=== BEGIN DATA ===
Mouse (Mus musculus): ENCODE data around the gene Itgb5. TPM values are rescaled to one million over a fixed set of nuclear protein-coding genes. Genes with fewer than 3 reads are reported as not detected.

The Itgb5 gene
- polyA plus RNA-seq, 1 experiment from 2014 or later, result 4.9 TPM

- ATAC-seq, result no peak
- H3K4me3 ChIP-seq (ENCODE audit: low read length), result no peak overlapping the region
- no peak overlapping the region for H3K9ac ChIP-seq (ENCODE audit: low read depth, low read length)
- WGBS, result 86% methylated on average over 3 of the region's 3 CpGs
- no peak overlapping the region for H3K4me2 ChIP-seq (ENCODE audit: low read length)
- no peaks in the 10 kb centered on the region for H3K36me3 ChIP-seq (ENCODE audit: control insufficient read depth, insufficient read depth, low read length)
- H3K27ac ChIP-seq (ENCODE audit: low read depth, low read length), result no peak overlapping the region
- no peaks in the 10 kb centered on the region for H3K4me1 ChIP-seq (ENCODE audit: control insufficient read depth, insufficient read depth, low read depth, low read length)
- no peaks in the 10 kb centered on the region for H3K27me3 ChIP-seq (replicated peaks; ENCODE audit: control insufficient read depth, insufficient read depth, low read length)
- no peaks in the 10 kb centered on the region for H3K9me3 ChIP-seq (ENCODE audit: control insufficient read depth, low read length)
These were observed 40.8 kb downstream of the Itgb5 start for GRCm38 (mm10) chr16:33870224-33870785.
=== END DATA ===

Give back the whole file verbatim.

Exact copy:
Mouse (Mus musculus): ENCODE data around the gene Itgb5. TPM values are rescaled to one million over a fixed set of nuclear protein-coding genes. Genes with fewer than 3 reads are reported as not detected.

The Itgb5 gene
- polyA plus RNA-seq, 1 experiment from 2014 or later, result 4.9 TPM

- ATAC-seq, result no peak
- H3K4me3 ChIP-seq (ENCODE audit: low read length), result no peak overlapping the region
- no peak overlapping the region for H3K9ac ChIP-seq (ENCODE audit: low read depth, low read length)
- WGBS, result 86% methylated on average over 3 of the region's 3 CpGs
- no peak overlapping the region for H3K4me2 ChIP-seq (ENCODE audit: low read length)
- no peaks in the 10 kb centered on the region for H3K36me3 ChIP-seq (ENCODE audit: control insufficient read depth, insufficient read depth, low read length)
- H3K27ac ChIP-seq (ENCODE audit: low read depth, low read length), result no peak overlapping the region
- no peaks in the 10 kb centered on the region for H3K4me1 ChIP-seq (ENCODE audit: control insufficient read depth, insufficient read depth, low read depth, low read length)
- no peaks in the 10 kb centered on the region for H3K27me3 ChIP-seq (replicated peaks; ENCODE audit: control insufficient read depth, insufficient read depth, low read length)
- no peaks in the 10 kb centered on the region for H3K9me3 ChIP-seq (ENCODE audit: control insufficient read depth, low read length)
These were observed 40.8 kb downstream of the Itgb5 start for GRCm38 (mm10) chr16:33870224-33870785.